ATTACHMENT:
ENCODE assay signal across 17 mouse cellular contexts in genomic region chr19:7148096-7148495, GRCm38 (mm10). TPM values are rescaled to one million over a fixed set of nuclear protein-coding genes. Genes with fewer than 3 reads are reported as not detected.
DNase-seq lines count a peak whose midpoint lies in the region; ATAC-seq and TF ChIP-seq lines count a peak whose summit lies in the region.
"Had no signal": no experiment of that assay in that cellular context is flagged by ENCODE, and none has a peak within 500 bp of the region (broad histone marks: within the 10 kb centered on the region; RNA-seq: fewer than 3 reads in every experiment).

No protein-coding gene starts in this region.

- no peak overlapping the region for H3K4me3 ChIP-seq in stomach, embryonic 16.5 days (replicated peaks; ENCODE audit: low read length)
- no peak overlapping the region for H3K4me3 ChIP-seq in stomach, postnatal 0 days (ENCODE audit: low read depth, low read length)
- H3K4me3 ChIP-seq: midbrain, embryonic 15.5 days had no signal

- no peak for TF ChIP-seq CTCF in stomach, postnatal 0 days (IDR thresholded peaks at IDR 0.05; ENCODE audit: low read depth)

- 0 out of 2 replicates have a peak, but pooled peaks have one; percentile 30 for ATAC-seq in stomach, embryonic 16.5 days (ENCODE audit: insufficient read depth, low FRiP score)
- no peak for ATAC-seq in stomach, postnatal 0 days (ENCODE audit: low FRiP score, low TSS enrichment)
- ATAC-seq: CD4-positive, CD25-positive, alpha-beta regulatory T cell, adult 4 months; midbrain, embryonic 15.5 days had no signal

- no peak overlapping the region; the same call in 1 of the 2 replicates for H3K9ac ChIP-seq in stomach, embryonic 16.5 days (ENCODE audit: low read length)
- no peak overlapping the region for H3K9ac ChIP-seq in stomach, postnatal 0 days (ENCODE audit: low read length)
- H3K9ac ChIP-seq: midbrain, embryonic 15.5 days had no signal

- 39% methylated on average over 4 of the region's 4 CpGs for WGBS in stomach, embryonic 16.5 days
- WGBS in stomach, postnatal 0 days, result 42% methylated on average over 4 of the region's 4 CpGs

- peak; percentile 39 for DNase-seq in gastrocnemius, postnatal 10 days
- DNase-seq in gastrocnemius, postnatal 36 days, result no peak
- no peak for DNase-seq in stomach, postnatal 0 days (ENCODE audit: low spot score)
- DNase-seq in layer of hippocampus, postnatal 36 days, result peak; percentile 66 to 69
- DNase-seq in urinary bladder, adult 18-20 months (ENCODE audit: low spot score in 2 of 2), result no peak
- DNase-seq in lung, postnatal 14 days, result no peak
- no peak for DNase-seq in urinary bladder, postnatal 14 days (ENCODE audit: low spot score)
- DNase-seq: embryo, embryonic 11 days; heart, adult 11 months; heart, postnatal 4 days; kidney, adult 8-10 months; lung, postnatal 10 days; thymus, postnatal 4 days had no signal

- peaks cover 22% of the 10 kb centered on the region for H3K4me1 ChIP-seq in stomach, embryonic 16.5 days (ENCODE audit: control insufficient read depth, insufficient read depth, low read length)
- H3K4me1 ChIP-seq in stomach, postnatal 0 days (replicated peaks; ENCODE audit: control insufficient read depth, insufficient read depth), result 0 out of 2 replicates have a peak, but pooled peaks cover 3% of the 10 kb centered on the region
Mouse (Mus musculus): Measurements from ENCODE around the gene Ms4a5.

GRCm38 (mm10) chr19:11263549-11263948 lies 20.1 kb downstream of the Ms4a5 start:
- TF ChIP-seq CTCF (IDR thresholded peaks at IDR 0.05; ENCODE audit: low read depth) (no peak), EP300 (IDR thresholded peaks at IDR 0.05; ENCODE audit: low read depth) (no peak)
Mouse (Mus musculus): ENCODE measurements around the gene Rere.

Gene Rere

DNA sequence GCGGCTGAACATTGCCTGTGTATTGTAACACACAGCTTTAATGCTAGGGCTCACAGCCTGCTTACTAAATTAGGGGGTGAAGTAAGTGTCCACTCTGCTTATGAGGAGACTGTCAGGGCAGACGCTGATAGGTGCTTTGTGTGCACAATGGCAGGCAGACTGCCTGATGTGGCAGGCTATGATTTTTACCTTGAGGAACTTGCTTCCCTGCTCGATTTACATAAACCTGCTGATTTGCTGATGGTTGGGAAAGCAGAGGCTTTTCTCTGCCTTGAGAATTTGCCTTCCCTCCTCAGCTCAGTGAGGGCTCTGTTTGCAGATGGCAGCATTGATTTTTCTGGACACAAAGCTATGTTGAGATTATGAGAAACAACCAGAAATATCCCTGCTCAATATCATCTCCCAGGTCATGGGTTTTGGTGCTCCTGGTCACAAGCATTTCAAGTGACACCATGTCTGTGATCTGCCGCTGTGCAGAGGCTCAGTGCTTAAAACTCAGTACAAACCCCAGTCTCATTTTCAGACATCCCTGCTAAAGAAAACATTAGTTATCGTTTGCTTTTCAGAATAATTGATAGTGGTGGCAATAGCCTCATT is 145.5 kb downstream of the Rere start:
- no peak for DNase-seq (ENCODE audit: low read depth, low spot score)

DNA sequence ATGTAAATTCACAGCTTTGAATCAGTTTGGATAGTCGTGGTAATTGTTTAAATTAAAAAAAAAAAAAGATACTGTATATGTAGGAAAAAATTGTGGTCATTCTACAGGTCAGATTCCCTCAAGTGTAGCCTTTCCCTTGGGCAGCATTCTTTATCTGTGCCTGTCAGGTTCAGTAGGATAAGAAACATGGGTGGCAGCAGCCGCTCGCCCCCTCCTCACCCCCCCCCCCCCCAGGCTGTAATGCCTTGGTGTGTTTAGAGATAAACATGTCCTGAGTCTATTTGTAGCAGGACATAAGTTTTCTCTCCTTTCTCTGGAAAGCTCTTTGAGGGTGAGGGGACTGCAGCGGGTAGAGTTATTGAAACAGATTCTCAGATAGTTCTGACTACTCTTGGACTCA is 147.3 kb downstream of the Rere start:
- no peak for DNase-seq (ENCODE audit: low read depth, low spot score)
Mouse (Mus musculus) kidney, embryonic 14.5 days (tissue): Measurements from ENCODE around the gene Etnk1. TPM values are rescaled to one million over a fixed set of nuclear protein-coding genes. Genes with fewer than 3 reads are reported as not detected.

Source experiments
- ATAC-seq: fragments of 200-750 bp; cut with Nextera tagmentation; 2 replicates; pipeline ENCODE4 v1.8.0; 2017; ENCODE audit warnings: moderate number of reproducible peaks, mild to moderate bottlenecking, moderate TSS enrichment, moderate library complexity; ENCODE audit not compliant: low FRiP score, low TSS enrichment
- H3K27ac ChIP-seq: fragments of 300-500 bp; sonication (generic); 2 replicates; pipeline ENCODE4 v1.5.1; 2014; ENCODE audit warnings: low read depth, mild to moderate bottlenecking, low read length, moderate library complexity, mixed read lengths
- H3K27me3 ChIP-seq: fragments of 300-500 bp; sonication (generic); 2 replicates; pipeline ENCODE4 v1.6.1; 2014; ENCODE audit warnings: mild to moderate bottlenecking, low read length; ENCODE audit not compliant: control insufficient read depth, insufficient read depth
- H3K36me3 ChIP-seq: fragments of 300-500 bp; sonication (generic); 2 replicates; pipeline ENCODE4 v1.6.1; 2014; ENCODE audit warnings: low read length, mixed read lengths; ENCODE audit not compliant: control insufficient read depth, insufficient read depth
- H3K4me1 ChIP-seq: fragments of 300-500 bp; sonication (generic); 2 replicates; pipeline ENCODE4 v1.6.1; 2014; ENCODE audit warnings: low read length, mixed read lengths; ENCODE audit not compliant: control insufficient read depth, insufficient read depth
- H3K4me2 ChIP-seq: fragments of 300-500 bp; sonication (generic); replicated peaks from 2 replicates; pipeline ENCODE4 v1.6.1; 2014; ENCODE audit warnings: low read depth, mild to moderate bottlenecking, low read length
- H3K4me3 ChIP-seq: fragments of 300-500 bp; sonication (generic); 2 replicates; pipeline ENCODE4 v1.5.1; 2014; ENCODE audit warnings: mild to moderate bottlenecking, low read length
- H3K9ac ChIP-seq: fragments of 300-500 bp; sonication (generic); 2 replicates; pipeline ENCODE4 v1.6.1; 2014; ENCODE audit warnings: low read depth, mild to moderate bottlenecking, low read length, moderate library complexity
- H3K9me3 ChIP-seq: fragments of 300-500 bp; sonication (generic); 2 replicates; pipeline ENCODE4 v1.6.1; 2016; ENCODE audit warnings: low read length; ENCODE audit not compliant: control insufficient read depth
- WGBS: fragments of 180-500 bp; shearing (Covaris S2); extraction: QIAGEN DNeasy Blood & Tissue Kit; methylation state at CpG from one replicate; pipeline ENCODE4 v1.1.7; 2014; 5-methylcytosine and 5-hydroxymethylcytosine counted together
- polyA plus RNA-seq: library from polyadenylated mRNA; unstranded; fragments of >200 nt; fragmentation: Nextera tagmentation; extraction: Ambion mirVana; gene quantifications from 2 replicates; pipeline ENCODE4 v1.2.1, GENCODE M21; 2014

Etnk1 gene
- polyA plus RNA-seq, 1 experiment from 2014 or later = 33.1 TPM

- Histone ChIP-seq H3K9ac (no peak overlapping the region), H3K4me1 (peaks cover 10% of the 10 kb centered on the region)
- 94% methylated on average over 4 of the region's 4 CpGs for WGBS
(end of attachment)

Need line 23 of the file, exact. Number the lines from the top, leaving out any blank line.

- no peak for DNase-seq in urinary bladder, postnatal 14 days (ENCODE audit: low spot score)